8. I appreciate you putting all these links together. It will take a while for me to unpack all that you've compiled. Thank you! There are definitely some things I wouldn't have found on my own.

  9. I am currently trying to persuade the relevant professionals that I, a 27 y/o, have inattentive type ADHD. It is difficult as it is without all the anti-ADHD hype. I am especially disheartened with talk of fakers trying to get their hands on meds. I worried that this would be thought of me and it has caused me a lot of anxiety(partly because I also suffer from social anxiety).

  10. @DrSpooglemon: sorry for the delay in replying. I am applying to graduate school and don't have as much time to check my blog as I'd like.

    That sounds tough-getting an ADHD diagnosis as an adult can be problematic, particularly if you already function pretty well. What sort of professionals have you approached, and is neuropsych testing an option for you? It's always nice to be able to point to aptitude-achievement discrepancies or low Continuous Performance Test scores instead of just "I have trouble getting organized and getting stuff done." :) I'm happy to discuss this further if you feel like venting or talking strategy. (mosaicofminds@gmail.com) :)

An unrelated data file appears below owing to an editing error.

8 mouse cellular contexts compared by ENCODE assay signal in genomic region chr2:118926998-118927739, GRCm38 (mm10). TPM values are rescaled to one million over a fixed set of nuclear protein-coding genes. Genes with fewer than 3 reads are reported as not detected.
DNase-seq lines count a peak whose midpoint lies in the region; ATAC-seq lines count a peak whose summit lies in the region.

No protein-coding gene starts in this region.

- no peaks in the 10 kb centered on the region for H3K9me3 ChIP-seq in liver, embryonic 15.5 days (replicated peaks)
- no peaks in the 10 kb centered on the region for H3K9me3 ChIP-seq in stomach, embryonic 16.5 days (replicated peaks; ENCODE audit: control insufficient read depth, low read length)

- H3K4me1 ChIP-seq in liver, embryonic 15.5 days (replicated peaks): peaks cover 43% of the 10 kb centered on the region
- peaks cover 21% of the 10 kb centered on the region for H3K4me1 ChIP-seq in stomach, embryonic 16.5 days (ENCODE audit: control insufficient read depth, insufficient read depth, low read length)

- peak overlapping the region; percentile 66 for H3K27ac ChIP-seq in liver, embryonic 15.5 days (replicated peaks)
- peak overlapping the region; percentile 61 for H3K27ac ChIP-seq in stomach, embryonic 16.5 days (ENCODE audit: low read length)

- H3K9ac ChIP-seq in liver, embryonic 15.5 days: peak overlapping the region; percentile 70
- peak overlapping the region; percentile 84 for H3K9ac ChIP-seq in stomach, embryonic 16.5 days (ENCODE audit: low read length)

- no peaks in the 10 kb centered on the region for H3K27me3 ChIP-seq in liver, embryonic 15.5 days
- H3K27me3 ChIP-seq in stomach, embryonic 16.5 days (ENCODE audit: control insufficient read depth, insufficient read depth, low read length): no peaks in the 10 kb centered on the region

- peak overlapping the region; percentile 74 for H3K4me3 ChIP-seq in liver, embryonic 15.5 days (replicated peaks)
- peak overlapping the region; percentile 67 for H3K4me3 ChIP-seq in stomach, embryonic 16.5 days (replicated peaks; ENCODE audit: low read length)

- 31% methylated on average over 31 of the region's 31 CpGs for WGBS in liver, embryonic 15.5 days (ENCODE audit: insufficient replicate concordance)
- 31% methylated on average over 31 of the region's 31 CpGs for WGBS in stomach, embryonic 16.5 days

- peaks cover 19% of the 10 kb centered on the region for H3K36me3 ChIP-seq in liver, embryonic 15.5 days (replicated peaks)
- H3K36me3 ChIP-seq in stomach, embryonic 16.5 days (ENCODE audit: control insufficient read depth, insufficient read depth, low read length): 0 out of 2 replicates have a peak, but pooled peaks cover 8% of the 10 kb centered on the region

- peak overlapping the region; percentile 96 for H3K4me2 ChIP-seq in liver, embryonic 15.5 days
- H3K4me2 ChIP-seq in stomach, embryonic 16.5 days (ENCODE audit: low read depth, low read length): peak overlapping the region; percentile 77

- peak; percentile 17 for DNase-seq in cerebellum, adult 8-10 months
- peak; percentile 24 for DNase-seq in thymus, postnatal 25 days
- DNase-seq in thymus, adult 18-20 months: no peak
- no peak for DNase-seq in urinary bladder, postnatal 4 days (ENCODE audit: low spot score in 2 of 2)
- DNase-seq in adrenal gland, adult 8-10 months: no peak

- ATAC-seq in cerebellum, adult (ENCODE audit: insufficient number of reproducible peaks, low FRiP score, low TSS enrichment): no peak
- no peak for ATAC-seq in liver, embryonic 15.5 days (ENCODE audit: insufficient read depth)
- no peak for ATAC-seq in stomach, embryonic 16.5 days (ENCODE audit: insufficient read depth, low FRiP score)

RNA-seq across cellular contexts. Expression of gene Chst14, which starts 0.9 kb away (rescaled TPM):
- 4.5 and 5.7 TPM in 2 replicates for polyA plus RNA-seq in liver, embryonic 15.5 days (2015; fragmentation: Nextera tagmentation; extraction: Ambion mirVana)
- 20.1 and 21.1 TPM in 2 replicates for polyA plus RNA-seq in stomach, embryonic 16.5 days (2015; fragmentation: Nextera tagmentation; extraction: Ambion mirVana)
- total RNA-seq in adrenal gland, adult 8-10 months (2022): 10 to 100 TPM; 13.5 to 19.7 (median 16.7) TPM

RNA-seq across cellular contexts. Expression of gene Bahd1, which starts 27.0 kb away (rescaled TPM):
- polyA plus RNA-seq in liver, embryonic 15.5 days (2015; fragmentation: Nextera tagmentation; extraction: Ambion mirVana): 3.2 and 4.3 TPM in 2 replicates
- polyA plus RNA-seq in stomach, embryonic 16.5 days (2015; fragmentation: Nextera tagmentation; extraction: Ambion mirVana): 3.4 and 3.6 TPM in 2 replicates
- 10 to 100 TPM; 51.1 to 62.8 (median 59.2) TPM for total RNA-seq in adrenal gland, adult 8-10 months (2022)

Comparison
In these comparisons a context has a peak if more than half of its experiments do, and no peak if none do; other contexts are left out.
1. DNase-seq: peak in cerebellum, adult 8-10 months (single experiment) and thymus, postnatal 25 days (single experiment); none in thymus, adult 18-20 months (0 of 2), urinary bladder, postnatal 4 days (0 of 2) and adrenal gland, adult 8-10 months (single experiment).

11. I am 35 and was recently diagnosed with inattentive ADHD. If you truely have it the professionals will know. You will not have to convince them of your self diagnosis.

    1. Nalder, congratulations on your diagnosis. I hope it's helped you.

      I hope you're right about this! I'd imagine people whose executive function difficulties have obviously gone way beyond their ability to cope or compensate won't have any trouble getting a diagnosis. Do you think the same would be true for people whose struggles are more hidden, where they manage at the cost of constant exhaustion and missed opportunities? Maybe because of self-awareness and coping skills, or good social support, or high test scores? Although, if you were diagnosed so late in life, maybe that was you?

  12. I am 35 and was recently diagnosed with inattentive ADHD. If you truely have it the professionals will know. You will not have to convince them of your self diagnosis.